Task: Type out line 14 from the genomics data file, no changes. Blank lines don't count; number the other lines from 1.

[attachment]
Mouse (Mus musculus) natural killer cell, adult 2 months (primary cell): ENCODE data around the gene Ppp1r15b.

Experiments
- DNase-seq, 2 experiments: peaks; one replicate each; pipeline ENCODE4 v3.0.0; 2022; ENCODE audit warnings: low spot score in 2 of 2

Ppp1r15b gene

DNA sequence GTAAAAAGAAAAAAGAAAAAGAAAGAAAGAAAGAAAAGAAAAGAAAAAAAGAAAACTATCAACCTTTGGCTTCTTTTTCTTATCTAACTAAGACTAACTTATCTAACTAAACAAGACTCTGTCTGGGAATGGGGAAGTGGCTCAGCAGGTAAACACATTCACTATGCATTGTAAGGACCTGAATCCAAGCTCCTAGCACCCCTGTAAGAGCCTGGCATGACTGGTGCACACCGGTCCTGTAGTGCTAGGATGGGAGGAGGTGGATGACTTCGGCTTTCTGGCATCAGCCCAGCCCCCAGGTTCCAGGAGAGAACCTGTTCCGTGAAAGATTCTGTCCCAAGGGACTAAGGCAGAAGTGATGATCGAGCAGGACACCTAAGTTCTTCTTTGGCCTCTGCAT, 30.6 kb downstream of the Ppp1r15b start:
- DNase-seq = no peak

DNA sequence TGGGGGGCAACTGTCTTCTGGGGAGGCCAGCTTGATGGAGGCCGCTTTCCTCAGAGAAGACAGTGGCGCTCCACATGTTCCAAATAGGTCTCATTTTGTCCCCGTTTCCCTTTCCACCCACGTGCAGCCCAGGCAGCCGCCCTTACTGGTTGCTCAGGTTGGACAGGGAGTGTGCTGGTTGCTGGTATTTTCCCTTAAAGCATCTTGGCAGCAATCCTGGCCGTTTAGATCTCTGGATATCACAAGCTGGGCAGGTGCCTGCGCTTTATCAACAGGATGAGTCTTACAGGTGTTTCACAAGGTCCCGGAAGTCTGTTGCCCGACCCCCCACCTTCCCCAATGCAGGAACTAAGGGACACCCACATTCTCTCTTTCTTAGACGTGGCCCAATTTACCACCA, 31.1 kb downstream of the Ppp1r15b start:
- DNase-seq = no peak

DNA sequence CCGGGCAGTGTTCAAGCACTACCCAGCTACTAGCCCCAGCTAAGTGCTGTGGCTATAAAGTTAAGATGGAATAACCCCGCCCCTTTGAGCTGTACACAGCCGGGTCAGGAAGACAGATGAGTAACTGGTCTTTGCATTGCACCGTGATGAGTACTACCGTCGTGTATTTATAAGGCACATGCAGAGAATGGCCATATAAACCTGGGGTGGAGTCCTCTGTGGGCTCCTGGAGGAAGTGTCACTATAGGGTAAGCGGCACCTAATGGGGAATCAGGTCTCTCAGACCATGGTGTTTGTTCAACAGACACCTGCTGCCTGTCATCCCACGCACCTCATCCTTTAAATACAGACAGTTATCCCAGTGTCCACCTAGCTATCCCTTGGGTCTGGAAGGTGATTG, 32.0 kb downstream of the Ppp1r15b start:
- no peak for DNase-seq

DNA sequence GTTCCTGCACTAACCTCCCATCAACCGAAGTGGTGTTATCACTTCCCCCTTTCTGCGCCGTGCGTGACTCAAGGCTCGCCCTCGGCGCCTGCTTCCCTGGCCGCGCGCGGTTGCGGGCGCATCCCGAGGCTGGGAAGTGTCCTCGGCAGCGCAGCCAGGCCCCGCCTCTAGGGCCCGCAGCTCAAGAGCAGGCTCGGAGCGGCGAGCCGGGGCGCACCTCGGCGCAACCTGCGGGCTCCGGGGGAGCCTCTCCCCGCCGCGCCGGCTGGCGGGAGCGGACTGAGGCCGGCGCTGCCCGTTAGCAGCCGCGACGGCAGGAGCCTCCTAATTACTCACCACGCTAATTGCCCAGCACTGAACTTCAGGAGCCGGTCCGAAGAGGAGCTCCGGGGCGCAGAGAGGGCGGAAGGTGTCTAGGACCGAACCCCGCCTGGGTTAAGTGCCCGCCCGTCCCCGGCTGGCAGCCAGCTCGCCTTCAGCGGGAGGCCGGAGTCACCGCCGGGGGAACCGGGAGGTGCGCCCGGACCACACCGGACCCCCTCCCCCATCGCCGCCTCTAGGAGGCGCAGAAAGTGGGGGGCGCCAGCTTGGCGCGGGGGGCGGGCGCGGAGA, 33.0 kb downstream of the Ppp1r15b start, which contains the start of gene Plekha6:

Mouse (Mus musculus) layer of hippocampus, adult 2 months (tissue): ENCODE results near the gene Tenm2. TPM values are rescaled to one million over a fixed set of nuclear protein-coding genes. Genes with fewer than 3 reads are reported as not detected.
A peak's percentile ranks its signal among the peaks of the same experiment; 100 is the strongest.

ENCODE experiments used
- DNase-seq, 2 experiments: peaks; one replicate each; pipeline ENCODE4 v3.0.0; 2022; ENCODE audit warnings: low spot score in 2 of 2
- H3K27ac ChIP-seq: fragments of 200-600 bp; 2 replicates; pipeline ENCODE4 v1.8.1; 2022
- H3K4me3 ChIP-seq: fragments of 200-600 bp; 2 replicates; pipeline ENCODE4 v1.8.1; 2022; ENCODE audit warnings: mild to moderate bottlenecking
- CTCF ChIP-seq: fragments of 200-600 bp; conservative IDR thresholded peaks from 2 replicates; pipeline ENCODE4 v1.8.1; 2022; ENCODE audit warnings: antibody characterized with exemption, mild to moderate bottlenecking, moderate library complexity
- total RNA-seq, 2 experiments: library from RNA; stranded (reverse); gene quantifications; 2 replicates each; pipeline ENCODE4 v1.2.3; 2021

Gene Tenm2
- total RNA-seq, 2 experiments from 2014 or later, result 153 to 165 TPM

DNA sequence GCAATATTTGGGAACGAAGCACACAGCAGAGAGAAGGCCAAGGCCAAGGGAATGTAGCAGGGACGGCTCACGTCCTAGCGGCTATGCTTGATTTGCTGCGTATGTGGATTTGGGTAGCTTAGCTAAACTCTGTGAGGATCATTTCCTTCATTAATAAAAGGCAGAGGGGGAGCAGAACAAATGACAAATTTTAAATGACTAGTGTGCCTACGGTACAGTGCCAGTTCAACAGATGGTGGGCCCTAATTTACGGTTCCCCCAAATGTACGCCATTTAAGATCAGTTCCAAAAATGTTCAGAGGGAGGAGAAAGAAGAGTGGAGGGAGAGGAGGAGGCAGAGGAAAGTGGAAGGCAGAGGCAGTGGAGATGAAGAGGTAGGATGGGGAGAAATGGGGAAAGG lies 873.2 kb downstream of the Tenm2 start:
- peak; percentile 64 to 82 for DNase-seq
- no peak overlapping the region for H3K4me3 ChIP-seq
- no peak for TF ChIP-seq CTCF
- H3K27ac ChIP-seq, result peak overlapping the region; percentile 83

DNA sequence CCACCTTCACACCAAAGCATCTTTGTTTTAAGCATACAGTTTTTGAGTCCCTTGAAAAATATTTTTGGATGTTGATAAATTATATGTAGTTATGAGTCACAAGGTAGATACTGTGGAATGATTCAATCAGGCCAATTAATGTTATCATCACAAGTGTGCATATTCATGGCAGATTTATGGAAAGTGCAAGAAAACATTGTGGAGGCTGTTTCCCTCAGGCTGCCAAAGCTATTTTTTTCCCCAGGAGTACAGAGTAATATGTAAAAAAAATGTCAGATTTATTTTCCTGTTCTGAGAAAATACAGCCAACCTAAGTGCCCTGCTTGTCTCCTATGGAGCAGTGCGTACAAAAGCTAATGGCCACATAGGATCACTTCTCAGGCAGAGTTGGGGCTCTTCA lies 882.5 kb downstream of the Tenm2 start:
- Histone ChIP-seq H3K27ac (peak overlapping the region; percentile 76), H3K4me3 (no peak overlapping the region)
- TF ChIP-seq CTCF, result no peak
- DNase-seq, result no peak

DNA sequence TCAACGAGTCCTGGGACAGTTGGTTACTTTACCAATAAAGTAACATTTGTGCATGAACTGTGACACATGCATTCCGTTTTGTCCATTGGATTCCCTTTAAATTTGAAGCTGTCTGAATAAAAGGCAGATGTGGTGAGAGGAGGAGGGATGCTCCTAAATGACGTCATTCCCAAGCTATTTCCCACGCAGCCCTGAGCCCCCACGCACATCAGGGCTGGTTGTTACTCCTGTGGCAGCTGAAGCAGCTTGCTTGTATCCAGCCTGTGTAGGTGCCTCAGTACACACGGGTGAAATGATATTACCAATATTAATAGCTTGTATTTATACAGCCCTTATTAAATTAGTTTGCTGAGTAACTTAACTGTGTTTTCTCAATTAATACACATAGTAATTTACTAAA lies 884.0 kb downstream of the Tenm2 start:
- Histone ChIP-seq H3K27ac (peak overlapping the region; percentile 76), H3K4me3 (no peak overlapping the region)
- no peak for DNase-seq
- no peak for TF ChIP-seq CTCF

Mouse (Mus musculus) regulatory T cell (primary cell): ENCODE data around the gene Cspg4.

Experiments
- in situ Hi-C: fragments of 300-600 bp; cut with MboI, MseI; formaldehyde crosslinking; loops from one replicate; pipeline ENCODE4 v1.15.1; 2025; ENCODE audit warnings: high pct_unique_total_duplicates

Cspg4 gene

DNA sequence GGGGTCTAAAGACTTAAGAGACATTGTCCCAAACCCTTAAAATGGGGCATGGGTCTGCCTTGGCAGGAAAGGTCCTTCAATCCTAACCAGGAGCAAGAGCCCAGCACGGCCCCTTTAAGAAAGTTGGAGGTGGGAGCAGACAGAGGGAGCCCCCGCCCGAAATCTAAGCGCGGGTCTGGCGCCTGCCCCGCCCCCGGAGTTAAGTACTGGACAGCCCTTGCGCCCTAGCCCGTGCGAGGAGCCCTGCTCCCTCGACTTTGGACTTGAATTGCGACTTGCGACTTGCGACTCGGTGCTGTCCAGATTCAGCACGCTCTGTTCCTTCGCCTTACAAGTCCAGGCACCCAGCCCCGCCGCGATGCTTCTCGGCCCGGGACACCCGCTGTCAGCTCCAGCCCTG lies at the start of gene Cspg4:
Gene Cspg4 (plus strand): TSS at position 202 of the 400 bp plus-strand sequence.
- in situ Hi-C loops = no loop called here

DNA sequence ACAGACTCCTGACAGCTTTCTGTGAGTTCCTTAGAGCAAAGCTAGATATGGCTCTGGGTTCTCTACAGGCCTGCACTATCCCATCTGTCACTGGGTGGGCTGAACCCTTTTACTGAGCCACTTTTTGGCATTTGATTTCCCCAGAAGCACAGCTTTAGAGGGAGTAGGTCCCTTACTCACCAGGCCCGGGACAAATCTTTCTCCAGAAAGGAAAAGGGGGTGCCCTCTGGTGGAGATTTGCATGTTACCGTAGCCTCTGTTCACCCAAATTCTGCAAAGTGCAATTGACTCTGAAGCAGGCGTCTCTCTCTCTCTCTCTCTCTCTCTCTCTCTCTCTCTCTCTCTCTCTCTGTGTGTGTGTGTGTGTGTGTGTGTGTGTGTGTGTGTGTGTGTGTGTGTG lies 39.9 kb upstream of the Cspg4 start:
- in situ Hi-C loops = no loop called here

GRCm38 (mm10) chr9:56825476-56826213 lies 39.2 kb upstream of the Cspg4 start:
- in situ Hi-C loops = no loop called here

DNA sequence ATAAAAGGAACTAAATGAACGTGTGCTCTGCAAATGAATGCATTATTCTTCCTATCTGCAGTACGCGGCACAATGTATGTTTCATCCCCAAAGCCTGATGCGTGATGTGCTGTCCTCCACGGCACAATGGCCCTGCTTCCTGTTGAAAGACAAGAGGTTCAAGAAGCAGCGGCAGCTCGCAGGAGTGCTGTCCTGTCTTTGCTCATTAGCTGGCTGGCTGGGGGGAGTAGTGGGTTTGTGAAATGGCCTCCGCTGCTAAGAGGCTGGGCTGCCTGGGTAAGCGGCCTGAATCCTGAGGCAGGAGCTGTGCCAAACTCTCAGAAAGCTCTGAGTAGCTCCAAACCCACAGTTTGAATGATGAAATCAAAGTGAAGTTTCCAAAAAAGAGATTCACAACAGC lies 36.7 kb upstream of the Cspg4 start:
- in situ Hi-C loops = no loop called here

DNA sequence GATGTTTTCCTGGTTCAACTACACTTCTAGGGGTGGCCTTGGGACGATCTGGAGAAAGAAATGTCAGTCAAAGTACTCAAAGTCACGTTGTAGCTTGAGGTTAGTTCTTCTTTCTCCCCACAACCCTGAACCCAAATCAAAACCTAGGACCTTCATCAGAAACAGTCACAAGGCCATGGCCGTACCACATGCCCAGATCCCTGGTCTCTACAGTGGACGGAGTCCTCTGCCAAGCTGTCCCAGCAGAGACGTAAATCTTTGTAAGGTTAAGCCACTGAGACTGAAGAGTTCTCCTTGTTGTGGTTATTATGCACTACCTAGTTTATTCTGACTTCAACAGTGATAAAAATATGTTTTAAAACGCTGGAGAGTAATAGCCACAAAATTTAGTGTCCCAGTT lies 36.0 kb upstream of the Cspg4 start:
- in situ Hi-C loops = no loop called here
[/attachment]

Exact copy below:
ENCODE experiments used